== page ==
Planting a Shade Garden
If your yard doesn't get the necessary sunlight to grow a regular garden, don't worry - many plants thrive under shady conditions and can quickly transform your landscape into a lush garden oasis. Plus, because shade gardens require less maintenance than sunny ones, you'll have more time to enjoy the fruits of your labor.
Choosing Your Site
The first step in establishing a shade garden is deciding where to place it. Do you want an intimate setting in the corner of your yard or would you like it featured along a walkway? Before selecting a site you should keep in mind the many elements that will affect your shade garden, including soil quality, drainage, existing structures, and trees or hedges that may battle your new plants for water and nutrients.
Types of Shade
Light is critical to the health of any plant and even shade garden plants will generally require at least some type of sunlight during the day (usually in the morning). Shady spots can be divided into five different levels of shade:
- Light Shade - Bright, open shade that offers indirect light in addition to direct sun.
- Partial Shade - Shade is present during part of the day but the area generally receives two to six hours of direct sun.
- Dappled Shade - Sunlight filtering through trees creates dappled shade and may change over the course of the day.
- Heavy Shade - Solid shade created by tall buildings or large evergreens. Evergreens can be trimmed to allow more sunlight here.
- Dense Shade - Constant shade with no direct sun at all and no reflected light. Plant selection will be limited under these conditions.
Improving Your Soil
If your property is wooded, your soil is probably rich in organic matter created by tree trunks and fallen leaves or branches. However, areas under trees can have lifeless soil, particularly if the soil is root infested or the ground is covered with pine needles.
To improve the soil, add two parts humus (compost, leaf mold, or peat moss) to one part sand and one part clay soil. Thoroughly work the mixture into the soil with a sharp spade. The humus will make the soil light and porous, the coarse sand helps to ensure good drainage, and the clay will provide necessary nutrients.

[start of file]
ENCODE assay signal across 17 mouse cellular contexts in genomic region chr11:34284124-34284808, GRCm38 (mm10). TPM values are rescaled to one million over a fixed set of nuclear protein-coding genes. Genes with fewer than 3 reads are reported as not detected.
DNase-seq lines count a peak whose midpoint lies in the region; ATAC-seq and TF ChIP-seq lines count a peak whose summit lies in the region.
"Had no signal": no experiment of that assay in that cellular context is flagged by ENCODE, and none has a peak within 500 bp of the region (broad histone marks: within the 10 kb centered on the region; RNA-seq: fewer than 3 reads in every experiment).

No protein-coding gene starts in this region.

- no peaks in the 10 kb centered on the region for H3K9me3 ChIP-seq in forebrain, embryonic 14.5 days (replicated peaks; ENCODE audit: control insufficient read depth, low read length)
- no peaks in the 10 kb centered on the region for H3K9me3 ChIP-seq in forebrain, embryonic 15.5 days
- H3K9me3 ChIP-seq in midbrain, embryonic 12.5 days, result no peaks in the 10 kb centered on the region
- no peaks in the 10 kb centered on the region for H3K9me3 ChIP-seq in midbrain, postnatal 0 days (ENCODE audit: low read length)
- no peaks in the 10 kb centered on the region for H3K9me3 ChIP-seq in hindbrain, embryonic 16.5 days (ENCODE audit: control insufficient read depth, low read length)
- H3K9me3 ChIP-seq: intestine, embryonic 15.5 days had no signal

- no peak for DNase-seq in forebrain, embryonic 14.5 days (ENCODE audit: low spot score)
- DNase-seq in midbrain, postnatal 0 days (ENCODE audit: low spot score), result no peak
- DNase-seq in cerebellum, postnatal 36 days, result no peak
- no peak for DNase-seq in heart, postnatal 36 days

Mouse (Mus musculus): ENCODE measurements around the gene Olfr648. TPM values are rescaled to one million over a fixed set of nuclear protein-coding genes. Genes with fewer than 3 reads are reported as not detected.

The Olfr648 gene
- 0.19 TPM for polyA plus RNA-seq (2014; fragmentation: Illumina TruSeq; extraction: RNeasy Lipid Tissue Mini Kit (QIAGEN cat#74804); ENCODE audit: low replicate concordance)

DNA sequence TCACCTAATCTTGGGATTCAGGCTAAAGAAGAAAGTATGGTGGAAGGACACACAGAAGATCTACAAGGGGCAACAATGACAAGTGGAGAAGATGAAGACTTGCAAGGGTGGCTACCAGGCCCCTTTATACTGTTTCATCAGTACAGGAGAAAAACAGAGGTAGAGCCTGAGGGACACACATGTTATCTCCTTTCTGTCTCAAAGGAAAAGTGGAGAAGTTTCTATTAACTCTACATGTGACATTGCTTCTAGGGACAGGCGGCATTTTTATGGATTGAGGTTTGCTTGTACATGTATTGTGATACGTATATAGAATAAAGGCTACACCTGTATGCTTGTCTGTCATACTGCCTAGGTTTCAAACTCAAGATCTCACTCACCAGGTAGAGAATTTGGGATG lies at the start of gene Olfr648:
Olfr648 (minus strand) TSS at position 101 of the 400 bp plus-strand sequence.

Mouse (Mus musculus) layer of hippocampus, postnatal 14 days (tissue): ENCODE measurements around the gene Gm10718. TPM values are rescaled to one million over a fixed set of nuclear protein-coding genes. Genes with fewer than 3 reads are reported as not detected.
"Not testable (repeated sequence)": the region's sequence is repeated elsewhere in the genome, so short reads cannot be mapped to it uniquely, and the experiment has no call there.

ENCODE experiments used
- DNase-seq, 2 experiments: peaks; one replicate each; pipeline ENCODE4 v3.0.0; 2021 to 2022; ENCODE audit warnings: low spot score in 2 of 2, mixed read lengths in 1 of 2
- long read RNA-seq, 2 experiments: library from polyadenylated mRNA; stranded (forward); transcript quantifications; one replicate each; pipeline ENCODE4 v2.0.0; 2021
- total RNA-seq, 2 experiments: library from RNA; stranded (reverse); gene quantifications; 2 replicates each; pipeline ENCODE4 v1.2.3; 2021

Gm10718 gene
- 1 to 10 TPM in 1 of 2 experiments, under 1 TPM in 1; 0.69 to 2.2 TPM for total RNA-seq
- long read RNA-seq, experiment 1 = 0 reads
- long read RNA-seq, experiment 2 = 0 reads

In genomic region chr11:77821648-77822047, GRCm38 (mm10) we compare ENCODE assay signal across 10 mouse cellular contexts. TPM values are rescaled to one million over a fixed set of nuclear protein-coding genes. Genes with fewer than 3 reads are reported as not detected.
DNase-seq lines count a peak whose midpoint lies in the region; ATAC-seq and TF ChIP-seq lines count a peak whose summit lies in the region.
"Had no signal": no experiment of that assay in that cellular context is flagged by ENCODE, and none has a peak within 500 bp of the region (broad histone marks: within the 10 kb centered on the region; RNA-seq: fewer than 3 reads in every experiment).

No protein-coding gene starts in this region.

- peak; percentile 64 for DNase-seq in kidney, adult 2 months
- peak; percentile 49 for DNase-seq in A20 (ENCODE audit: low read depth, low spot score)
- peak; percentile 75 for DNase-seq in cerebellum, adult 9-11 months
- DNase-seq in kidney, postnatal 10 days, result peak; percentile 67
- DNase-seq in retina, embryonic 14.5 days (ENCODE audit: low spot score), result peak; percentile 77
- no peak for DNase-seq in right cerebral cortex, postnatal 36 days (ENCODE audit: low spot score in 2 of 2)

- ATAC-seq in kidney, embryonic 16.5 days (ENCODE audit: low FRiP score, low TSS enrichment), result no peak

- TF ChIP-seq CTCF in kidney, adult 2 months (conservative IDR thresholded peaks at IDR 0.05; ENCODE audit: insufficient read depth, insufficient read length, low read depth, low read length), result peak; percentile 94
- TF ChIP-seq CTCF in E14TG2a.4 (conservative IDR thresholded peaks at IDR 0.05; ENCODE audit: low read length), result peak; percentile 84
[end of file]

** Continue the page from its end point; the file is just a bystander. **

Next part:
Since this is a shade garden, be sure to choose plants that love the shade and pay attention to the kind of shade the plants prefer. Some plants will do well in light shade, while others thrive in partial or full shade, so check the plant tag, our online catalog, or ask one of your garden professionals for help.
Since a limited number of shade plants flower, the focus should be on foliage. Instead of blooms, you should plan your garden around contrasting foliage and textures. If one of your goals is to brighten up the space, look for plants with variegated foliage.
Due to the wide variety of colors, forms and textures, perennials are a popular choice for shady areas. While ferns and hostas remain the kings of the perennial shade garden, many varieties of astilbe will provide brilliant blooms and thrive in the shade.
Once the perennials are in place, think about adding bulbs to your garden. Less overhead foliage in springtime allows flowering bulbs, such as tulips, hyacinths, daffodils, and snowdrops to flourish. When everything is in place, fill in the bare spots with colorful shade-loving annuals such as impatiens, begonias and coleus.
By following these simple steps, you'll have a beautiful new garden that you can enjoy all season long while lounging in the summer shade!